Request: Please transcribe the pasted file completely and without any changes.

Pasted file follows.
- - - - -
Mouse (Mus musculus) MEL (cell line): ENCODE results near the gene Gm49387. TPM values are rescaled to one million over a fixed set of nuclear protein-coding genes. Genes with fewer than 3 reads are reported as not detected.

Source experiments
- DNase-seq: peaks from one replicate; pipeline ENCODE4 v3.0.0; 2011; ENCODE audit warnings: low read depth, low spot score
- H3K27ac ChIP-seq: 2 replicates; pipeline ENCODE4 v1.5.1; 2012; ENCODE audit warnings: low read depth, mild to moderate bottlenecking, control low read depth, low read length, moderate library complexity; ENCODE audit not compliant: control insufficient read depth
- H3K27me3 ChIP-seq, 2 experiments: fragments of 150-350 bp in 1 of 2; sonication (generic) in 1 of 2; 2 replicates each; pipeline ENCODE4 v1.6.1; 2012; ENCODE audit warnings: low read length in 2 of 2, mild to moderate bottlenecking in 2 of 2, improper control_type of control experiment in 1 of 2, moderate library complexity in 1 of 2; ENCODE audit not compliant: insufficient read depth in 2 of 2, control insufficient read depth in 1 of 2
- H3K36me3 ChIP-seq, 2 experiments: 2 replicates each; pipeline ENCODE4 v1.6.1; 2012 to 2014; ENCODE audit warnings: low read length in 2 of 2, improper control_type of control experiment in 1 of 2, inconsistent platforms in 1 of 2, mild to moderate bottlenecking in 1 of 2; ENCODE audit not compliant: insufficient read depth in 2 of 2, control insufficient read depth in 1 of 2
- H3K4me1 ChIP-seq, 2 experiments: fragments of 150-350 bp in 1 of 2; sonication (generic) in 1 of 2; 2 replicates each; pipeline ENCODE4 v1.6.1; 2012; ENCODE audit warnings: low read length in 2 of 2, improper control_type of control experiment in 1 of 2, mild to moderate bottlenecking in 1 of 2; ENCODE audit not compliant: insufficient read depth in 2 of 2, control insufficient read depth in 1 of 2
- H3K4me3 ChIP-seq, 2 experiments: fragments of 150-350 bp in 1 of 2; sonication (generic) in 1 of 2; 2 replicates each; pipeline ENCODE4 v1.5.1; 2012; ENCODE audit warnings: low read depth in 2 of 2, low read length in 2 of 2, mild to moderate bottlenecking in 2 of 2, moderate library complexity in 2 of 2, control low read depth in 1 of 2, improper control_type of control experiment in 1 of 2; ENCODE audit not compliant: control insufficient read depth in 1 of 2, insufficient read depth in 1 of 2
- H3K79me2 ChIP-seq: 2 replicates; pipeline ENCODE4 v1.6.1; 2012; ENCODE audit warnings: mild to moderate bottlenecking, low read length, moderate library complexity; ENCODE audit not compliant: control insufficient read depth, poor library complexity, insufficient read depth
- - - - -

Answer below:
Mouse (Mus musculus) MEL (cell line): ENCODE results near the gene Gm49387. TPM values are rescaled to one million over a fixed set of nuclear protein-coding genes. Genes with fewer than 3 reads are reported as not detected.

Source experiments
- DNase-seq: peaks from one replicate; pipeline ENCODE4 v3.0.0; 2011; ENCODE audit warnings: low read depth, low spot score
- H3K27ac ChIP-seq: 2 replicates; pipeline ENCODE4 v1.5.1; 2012; ENCODE audit warnings: low read depth, mild to moderate bottlenecking, control low read depth, low read length, moderate library complexity; ENCODE audit not compliant: control insufficient read depth
- H3K27me3 ChIP-seq, 2 experiments: fragments of 150-350 bp in 1 of 2; sonication (generic) in 1 of 2; 2 replicates each; pipeline ENCODE4 v1.6.1; 2012; ENCODE audit warnings: low read length in 2 of 2, mild to moderate bottlenecking in 2 of 2, improper control_type of control experiment in 1 of 2, moderate library complexity in 1 of 2; ENCODE audit not compliant: insufficient read depth in 2 of 2, control insufficient read depth in 1 of 2
- H3K36me3 ChIP-seq, 2 experiments: 2 replicates each; pipeline ENCODE4 v1.6.1; 2012 to 2014; ENCODE audit warnings: low read length in 2 of 2, improper control_type of control experiment in 1 of 2, inconsistent platforms in 1 of 2, mild to moderate bottlenecking in 1 of 2; ENCODE audit not compliant: insufficient read depth in 2 of 2, control insufficient read depth in 1 of 2
- H3K4me1 ChIP-seq, 2 experiments: fragments of 150-350 bp in 1 of 2; sonication (generic) in 1 of 2; 2 replicates each; pipeline ENCODE4 v1.6.1; 2012; ENCODE audit warnings: low read length in 2 of 2, improper control_type of control experiment in 1 of 2, mild to moderate bottlenecking in 1 of 2; ENCODE audit not compliant: insufficient read depth in 2 of 2, control insufficient read depth in 1 of 2
- H3K4me3 ChIP-seq, 2 experiments: fragments of 150-350 bp in 1 of 2; sonication (generic) in 1 of 2; 2 replicates each; pipeline ENCODE4 v1.5.1; 2012; ENCODE audit warnings: low read depth in 2 of 2, low read length in 2 of 2, mild to moderate bottlenecking in 2 of 2, moderate library complexity in 2 of 2, control low read depth in 1 of 2, improper control_type of control experiment in 1 of 2; ENCODE audit not compliant: control insufficient read depth in 1 of 2, insufficient read depth in 1 of 2
- H3K79me2 ChIP-seq: 2 replicates; pipeline ENCODE4 v1.6.1; 2012; ENCODE audit warnings: mild to moderate bottlenecking, low read length, moderate library complexity; ENCODE audit not compliant: control insufficient read depth, poor library complexity, insufficient read depth